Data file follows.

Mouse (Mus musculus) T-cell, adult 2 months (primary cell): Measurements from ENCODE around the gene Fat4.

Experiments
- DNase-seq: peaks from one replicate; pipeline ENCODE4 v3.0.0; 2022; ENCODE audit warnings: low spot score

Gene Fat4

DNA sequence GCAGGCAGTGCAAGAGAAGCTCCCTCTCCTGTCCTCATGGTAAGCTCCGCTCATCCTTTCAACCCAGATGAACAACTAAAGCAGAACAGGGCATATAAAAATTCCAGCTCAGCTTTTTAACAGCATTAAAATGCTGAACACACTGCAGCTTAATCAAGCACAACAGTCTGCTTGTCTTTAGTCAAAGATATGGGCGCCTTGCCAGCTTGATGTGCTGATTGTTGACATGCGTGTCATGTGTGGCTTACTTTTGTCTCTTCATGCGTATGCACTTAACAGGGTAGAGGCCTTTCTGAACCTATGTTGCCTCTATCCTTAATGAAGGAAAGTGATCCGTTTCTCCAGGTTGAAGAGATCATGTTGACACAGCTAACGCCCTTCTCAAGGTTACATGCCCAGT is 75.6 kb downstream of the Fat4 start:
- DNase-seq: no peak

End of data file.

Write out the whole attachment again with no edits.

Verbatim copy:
Mouse (Mus musculus) T-cell, adult 2 months (primary cell): Measurements from ENCODE around the gene Fat4.

Experiments
- DNase-seq: peaks from one replicate; pipeline ENCODE4 v3.0.0; 2022; ENCODE audit warnings: low spot score

Gene Fat4

DNA sequence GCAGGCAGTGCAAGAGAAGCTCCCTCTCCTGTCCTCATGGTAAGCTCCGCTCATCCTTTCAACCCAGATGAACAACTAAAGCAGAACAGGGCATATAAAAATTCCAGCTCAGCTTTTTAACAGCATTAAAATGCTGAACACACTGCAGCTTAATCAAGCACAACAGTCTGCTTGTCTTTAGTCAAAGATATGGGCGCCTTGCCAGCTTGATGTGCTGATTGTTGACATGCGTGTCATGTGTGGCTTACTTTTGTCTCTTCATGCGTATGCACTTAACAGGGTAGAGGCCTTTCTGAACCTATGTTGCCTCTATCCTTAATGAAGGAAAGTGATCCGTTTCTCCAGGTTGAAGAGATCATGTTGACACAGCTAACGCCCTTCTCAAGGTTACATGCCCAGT is 75.6 kb downstream of the Fat4 start:
- DNase-seq: no peak